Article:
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Conference defines evangelical message, not future

Posted: Friday, August 11, 2000

AMSTERDAM, Netherlands -- By most accounts, evangelical Protestantism is one of the great, growing religious movements internationally, as it is in the United States.

There was ample evidence of that at ''Amsterdam 2000,'' Billy Graham's grand assemblage of 10,700 evangelical activists from 209 nations and territories that convened here through last Sunday.

Underscoring the significance of the event, the Rev. David Barrett, editor of the forthcoming World Christian Encyclopedia, estimates the movement now numbers some 210 million.

The conference sharply defined the message, methods and mission of the evangelicals -- but it failed to clarify key aspects of their future.

One important unknown is who the top future leaders will be.

It was the last world meeting that will be led by Graham, who at 81 was recovering from surgery and unable to attend. Graham is preparing to turn his organization over to his son, Franklin.

Franklin, 48, says operations will continue unchanged. But he acknowledges he's no second Billy, and his conference address was devoid of any broad or stirring evangelical vision.

Evangelicalism ''became a distinct global reality in the second half of the 20th century,'' said the ''Amsterdam Declaration,'' a 10-page statement based on conference speeches and strategy discussions. And the gathering was a nostalgic final bow on the world stage for those who jump-started evangelicalism after World War II.

One workshop leader, a Baptist from Ghana, complained that the average age of main conference speakers was 65. ''Who is taking over, and why are they not given the opportunity to do things?'' he wondered.

The Rev. John Akers, the program chairman and a top aide to Graham for 23 years, said Graham wanted seasoned speakers to pass ''the wisdom of one generation on to the next.''

Graham's U.S. staff picked all the participants and speakers, and thus determined who got exposure from evangelicalism's deepening talent pool in the non-Western nations.

Akers, a former church history professor, thinks evangelicalism may be moving away from an era of famous leaders. But he said, ''If there is a new Billy Graham in the next generation, he is likely to come from one of the other continents.''

A related issue is whether evangelicalism can develop women leaders.

Bill Bright, 78, the retiring founder of Campus Crusade for Christ, shared the platform with wife Vonette, but the only other female plenary speaker was Billy's daughter, Anne Graham Lotz, an evangelist who doesn't feel it's right for women to seek clergy ordination or bear church authority. However, she accepts that other women believe differently.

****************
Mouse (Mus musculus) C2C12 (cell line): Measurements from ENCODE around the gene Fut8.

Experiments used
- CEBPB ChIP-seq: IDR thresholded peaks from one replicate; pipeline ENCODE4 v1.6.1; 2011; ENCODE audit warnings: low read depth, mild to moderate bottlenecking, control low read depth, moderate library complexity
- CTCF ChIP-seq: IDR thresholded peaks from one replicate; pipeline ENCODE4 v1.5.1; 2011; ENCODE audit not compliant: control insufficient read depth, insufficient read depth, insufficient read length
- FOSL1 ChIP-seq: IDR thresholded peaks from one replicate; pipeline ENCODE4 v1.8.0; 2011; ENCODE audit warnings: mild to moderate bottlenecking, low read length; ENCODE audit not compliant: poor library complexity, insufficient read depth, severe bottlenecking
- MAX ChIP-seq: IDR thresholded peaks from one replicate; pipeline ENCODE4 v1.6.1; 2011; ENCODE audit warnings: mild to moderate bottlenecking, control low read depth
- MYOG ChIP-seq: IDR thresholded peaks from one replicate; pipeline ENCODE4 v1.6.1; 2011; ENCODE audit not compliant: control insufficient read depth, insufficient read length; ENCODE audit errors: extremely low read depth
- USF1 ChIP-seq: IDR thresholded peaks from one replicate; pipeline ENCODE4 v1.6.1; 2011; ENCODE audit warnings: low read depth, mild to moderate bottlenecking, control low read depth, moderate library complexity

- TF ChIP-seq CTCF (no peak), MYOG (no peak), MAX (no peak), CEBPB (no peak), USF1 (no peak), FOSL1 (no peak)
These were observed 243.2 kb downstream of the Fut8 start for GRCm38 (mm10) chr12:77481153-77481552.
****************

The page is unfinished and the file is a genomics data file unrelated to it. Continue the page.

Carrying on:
Another fuzzy area is evangelicals' relations with fellow Christians, about which Amsterdam said next to nothing, as opposed to other world religions, about which it said much.

The declaration sternly rejected the sort of religious pluralism promoted by liberal theology and secular society. ''Christ is the one and only Savior of the world,'' it proclaimed.

Though other religions may have elements of truth, it said, Jesus is the exclusive way to know God. Hell awaits those who do not repent of their sins. Everyone everywhere must be evangelized. The Bible is ''totally true'' and orthodox doctrines are essential.

A speaker from Sri Lanka, which is largely Buddhist, said preaching only one path may seem arrogant, but ''the real arrogance is for us to reject what the God of the universe says about himself'' to fit the cultural mood.

Another speaker, raised in India, told a news conference that it's simply an illusion to think Hindus or Muslims are not also evangelizing, or that only Christianity makes exclusive truth claims.

Intra-Christian relations saw no breakthroughs at the gathering. Even the prospering Pentecostals and Charismatics, who are part of evangelicalism, got little platform time.

After Holland's Roman Catholic primate brought greetings and read from the pope's response to a Graham letter, and a speaker praised a Catholic missionary, one Brazilian Protestant delegation went home in protest.

David Neff, editor of the U.S. evangelical magazine Christianity Today, said the conference, like revivalistic evangelicalism generally, would have gained by drawing upon non-Protestant riches such as the spiritual disciplines and ancient church fathers.

Relations with the World Council of Churches, which includes the Orthodox and a wide spectrum of Protestants, are especially complicated. Many WCC Protestants are evangelical in outlook. Other evangelicals remain outside both the Geneva-based WCC and the Singapore-based World Evangelical Fellowship. Graham and his allies seek neither a broader evangelical organization to compete with the WCC, nor closer ties with the council.

At Graham's invitation, the WCC did send one staff observer, the Rev. Kwame Labi, a Greek Orthodox priest from Ghana. He lamented the conference's omission of sociopolitical pronouncements, because matters of social injustice and poverty ''belong to the very essence of the Gospel.''

Evangelicals say believers should work on those issues, but the conference kept a narrow focus on evangelism.

The Rev. Gerald Anderson, retired director of the Overseas Ministry Study Center in New Haven, Conn., is a United Methodist and thus part of the WCC constituency. He thinks that as a result of liberal theology, ''the passion and commitment to world evangelism has largely disappeared from the heart of the ecumenical movement'' as represented by the council.

If world Protestantism has a two-party system, Amsterdam 2000 seems to have strengthened the conservative party.

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On the Net:

Conference site, http//www.amsterdam2000.org



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